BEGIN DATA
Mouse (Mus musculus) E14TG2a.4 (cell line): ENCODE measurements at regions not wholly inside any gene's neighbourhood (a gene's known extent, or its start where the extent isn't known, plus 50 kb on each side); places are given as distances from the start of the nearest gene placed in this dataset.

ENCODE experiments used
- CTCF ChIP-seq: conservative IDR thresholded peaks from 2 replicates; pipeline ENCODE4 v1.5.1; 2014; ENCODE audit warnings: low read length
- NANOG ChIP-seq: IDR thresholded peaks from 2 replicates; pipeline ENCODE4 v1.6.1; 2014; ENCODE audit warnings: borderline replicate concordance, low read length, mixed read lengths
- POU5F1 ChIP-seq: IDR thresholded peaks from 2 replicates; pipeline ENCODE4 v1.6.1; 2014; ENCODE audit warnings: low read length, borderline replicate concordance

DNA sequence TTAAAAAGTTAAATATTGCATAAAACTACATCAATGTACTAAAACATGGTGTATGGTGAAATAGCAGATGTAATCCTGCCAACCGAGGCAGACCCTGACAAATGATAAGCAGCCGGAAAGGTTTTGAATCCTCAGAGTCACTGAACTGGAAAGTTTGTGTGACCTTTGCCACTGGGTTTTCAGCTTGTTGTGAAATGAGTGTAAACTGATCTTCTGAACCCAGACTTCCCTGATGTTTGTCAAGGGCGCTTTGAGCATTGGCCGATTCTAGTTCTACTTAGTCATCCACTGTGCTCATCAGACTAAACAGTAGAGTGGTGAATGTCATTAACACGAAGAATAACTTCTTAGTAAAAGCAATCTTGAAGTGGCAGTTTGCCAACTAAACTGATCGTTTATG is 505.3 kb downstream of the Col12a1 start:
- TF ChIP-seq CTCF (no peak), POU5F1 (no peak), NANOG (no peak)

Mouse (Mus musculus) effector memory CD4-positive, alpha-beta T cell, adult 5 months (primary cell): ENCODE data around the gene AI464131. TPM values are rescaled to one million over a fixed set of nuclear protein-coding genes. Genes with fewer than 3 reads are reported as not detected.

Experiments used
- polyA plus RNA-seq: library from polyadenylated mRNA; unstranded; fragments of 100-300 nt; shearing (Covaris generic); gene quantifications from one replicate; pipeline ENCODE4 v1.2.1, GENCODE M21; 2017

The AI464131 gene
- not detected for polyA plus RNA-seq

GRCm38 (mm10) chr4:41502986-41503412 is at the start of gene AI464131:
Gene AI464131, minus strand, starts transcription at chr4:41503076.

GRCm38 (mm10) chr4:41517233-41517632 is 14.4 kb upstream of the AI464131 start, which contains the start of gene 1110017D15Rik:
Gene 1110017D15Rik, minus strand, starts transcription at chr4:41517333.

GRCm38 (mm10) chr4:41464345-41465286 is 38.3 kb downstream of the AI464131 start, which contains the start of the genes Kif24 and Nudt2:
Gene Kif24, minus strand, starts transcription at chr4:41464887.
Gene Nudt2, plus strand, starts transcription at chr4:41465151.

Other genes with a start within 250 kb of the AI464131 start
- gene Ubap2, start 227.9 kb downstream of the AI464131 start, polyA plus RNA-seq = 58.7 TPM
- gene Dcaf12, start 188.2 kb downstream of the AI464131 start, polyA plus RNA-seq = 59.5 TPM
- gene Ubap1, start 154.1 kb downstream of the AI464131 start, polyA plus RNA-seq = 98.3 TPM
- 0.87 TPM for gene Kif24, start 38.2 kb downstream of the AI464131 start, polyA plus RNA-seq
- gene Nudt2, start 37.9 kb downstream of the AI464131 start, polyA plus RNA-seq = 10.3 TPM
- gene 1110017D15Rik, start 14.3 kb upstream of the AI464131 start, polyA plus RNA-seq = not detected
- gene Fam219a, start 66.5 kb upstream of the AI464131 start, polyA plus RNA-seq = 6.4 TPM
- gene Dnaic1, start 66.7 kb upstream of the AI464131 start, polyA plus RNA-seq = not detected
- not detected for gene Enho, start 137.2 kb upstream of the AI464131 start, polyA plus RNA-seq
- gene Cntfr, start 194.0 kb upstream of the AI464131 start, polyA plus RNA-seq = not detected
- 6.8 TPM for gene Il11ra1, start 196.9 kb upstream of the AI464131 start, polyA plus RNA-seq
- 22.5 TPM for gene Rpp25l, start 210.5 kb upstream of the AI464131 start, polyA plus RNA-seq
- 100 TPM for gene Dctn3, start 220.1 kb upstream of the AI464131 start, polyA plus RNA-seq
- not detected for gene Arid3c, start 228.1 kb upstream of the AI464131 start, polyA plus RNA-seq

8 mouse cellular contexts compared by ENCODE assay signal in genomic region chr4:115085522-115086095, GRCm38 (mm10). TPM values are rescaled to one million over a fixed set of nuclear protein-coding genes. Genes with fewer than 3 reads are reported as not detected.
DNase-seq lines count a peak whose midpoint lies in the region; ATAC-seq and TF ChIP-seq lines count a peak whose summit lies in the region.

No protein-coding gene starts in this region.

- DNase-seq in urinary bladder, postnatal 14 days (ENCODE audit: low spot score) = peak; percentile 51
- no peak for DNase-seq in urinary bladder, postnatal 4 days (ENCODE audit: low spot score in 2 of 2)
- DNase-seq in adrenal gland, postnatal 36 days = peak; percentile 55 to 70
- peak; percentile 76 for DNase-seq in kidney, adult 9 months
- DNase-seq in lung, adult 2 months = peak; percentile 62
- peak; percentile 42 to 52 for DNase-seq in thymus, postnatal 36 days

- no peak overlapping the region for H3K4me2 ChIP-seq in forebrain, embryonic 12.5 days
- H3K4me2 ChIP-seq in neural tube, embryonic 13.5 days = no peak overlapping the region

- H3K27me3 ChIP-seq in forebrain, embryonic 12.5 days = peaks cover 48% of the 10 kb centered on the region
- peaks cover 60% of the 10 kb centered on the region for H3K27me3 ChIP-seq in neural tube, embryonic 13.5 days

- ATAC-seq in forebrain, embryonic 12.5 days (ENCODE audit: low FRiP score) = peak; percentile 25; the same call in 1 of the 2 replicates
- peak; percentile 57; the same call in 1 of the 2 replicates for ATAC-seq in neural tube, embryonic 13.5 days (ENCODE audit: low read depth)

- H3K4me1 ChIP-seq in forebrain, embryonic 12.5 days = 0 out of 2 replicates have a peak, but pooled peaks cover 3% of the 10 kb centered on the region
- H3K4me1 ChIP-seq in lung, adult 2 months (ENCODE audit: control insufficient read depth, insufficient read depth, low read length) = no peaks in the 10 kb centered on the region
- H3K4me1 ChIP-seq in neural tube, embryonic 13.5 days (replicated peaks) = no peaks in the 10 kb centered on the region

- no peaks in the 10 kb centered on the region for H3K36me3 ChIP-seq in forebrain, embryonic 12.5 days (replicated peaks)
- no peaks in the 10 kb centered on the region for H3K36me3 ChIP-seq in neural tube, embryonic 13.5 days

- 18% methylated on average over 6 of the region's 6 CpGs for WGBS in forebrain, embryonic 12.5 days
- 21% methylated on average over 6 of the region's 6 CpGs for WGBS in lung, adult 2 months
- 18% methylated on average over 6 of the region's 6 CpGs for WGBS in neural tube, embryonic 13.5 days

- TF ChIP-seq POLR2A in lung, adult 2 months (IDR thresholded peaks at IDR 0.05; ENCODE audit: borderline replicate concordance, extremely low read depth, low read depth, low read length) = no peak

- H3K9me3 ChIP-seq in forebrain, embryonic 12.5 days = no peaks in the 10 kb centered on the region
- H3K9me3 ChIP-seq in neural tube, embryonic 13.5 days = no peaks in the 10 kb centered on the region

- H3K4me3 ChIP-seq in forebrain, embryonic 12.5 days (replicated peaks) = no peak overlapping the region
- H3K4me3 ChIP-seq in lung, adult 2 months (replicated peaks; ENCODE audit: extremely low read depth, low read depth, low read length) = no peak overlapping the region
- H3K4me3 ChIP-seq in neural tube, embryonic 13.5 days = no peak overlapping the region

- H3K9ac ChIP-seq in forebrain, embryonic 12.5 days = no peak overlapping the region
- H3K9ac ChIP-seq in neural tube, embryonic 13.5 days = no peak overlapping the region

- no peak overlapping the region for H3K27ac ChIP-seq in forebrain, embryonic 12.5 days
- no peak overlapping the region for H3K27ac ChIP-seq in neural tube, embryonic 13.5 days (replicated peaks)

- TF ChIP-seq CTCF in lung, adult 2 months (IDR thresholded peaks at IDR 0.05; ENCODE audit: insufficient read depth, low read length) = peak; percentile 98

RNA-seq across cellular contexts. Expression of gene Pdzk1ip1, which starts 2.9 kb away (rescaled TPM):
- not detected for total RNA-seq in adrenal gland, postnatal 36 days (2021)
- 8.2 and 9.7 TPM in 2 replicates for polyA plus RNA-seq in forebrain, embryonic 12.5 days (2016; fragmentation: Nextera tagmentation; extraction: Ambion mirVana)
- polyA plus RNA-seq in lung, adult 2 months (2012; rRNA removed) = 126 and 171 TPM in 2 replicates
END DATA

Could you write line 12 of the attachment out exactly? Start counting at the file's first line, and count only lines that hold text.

- not detected for polyA plus RNA-seq